Amtrak together with local government entities and agencies concluded the project’s conceptual design phase in 2007, followed by the distribution of an environmental assessment for public and agency review in 2014.

In 2017, the FRA issued a Finding of No Significant Impact (FONSI), which allowed the project to advance to its final design and construction stages.

Connecticut River Bridge replacement project details

The project entails the construction of a new railway bridge, which will be situated 52ft south of the current bridge’s centreline. The new structure will not incorporate the existing piers, necessitating the creation of a new substructure. The work will be carried out within the confines of Amtrak’s current right-of-way (ROW).

The replacement bridge will provide a 204ft-long steel truss bascule movable span with improved navigational clearances in both closed and open positions. It will widen the navigation channel from its current width of 139ft to 150ft and will offer an increased vertical clearance of 24ft when closed, compared to the existing 18ft. When the bridge is open, it will provide unrestricted vertical clearance.

The number of spans will be decreased from ten to nine, featuring steel girder approach spans with a composite concrete deck. These spans will rest on concrete piers, which will be based on drilled shaft foundations or spread footings in areas where the rock elevation is not deep.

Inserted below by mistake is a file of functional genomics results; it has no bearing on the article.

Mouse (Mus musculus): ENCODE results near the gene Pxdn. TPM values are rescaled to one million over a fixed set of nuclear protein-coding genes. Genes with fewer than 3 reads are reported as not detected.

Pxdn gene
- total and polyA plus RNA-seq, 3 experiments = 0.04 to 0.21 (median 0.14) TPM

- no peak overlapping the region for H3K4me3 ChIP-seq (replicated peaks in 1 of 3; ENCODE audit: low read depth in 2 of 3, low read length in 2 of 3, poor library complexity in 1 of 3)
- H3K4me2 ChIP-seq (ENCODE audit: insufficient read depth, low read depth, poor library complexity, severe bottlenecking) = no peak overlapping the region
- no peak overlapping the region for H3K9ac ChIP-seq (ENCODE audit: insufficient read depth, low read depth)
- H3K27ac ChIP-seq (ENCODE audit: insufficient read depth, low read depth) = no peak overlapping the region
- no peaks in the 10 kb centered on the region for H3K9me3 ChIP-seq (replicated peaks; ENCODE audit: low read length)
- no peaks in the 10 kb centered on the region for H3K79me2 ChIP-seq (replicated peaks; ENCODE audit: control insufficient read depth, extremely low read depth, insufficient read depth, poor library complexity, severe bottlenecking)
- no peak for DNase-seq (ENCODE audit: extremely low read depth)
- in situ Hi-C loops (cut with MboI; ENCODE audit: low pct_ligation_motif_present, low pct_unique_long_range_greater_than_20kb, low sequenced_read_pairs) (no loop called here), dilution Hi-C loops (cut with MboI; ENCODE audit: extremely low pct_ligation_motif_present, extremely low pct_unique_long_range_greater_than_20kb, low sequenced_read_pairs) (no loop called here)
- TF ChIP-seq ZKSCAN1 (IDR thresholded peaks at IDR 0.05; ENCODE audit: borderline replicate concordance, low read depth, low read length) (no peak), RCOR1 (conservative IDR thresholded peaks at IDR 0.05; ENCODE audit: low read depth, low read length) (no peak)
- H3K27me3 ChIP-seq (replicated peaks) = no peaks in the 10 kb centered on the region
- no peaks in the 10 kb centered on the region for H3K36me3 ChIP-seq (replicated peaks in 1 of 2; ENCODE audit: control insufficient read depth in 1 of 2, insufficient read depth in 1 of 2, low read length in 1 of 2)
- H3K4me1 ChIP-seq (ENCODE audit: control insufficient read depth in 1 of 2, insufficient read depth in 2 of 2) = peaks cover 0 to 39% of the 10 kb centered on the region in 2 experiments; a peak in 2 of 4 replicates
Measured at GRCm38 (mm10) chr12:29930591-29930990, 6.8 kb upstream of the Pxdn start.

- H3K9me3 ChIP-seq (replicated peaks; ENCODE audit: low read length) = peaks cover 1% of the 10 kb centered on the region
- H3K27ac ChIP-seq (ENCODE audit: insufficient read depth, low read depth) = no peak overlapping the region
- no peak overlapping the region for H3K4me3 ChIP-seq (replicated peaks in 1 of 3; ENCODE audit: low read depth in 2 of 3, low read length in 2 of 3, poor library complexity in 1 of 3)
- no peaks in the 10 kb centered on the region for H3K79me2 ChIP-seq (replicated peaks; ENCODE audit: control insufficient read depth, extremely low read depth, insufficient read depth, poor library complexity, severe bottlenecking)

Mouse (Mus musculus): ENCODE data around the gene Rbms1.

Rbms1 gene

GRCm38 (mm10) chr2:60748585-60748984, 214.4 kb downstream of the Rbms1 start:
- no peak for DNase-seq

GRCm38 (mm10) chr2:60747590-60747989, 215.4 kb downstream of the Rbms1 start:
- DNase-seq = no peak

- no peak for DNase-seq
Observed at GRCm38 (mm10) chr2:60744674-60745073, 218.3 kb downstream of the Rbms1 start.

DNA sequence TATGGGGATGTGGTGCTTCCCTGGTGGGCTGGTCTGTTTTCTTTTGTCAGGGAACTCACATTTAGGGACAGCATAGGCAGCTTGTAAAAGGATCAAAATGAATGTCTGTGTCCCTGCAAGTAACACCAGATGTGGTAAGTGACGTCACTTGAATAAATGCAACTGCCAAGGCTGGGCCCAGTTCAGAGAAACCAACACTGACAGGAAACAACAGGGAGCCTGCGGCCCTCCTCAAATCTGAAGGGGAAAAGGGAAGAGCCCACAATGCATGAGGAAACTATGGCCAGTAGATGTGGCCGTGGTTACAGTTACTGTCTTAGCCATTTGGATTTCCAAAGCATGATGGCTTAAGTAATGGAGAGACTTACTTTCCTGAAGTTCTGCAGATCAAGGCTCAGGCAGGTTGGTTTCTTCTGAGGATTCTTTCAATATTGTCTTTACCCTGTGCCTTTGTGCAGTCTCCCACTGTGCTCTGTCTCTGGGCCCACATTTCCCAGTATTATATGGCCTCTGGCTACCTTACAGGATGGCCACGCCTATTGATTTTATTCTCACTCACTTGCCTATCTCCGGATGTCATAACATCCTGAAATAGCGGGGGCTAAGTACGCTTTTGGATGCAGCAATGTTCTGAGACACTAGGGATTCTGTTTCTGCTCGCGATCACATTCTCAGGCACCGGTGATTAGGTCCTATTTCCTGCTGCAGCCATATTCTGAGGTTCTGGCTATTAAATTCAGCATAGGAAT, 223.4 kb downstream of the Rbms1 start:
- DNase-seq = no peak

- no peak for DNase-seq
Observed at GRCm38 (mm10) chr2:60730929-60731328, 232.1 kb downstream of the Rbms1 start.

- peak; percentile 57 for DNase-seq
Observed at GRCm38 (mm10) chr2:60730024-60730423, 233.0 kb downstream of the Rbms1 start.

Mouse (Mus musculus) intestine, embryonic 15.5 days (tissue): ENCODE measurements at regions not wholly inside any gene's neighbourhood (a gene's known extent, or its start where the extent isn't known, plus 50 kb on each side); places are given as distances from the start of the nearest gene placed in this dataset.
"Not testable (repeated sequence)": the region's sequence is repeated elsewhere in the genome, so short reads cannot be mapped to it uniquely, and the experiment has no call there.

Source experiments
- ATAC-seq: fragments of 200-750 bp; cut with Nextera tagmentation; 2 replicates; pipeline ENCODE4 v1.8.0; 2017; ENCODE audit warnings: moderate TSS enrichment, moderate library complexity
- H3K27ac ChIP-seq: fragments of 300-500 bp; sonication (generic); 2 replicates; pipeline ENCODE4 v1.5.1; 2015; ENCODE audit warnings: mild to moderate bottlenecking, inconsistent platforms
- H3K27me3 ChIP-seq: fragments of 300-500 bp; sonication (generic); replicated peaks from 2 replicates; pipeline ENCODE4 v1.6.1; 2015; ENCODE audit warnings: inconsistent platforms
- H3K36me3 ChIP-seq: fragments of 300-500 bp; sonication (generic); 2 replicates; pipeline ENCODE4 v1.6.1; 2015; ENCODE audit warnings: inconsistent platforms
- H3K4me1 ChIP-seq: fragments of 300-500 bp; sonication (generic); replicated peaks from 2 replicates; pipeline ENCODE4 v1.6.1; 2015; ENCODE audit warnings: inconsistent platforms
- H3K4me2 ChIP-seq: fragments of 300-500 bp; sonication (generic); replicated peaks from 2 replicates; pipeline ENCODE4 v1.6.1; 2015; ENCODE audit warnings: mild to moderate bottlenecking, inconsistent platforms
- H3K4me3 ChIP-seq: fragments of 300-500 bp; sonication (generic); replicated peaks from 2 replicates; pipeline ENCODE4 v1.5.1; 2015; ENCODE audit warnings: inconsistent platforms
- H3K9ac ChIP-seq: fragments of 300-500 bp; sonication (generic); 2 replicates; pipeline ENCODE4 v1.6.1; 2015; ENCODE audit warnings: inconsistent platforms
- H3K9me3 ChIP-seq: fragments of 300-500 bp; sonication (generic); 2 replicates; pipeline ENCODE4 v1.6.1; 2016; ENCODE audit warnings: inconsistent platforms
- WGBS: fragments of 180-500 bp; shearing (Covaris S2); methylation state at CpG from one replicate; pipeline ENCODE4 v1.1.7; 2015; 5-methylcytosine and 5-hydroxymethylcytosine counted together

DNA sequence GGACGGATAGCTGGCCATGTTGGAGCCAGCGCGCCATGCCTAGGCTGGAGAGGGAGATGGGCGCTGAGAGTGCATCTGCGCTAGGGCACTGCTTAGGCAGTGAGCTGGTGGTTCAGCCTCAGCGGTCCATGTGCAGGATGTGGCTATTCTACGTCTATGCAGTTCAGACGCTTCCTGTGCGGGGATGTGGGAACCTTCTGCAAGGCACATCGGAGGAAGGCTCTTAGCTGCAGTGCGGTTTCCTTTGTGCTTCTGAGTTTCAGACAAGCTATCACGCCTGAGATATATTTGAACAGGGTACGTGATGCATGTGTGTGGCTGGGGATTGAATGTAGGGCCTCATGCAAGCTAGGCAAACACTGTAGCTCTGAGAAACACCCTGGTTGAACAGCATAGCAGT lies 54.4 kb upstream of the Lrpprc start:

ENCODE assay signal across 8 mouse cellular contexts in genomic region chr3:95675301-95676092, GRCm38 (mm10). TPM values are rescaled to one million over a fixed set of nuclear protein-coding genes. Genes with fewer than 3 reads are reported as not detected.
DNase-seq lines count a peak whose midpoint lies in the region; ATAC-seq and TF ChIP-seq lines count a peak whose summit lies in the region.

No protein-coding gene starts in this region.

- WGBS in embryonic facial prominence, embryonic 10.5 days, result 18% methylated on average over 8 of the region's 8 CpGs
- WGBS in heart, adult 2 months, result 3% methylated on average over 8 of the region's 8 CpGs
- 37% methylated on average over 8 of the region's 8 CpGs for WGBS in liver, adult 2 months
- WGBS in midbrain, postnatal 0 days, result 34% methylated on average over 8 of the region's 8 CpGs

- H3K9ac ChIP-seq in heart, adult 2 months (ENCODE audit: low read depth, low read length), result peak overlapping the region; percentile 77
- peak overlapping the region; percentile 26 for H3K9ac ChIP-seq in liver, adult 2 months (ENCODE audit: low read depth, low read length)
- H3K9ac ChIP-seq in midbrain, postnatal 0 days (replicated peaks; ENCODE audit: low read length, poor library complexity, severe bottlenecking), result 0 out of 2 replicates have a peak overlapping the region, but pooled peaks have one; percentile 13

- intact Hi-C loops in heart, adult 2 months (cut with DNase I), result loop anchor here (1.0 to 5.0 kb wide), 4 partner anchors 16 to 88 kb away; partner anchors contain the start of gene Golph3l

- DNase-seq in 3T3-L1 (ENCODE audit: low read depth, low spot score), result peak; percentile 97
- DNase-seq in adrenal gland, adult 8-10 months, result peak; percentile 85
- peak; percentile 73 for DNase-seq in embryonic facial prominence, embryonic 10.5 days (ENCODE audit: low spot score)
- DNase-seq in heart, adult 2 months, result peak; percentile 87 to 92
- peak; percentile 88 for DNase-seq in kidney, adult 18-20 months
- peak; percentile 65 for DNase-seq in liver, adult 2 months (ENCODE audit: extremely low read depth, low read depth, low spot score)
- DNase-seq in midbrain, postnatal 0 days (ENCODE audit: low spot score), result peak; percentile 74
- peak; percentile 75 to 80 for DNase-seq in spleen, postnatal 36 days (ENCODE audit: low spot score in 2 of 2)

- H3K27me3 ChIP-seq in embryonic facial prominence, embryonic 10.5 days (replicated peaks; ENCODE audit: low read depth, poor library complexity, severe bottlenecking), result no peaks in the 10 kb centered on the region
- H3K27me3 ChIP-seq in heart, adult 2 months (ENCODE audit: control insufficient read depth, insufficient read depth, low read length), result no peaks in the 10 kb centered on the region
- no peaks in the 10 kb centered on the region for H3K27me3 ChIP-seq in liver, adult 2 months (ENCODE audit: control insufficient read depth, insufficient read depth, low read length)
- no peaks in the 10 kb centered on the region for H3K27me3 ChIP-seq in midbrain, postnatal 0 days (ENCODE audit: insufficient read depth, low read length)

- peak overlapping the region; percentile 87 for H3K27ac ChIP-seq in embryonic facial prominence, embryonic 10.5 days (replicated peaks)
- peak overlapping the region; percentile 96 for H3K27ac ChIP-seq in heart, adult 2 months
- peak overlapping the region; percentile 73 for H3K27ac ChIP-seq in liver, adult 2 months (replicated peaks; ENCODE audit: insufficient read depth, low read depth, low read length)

New embankments and retaining walls, constructed within Amtrak’s ROW, will support the east and west at-grade railroad approaches.

The bridge will be equipped with modern track, signal, catenary, power, communication, controls, and security systems. The anticipated lifespan of the new structure is 100 years.

Upon completion, the new Connecticut River Bridge is expected to support increased train speeds, allowing for a top speed of up to 70mph (112.6km/h), an enhancement from the 45mph (72.4km/h) limit on the current bridge.

Construction timeline of the Connecticut River Bridge

The project will unfold in phases, beginning with major construction from 2024 to 2027.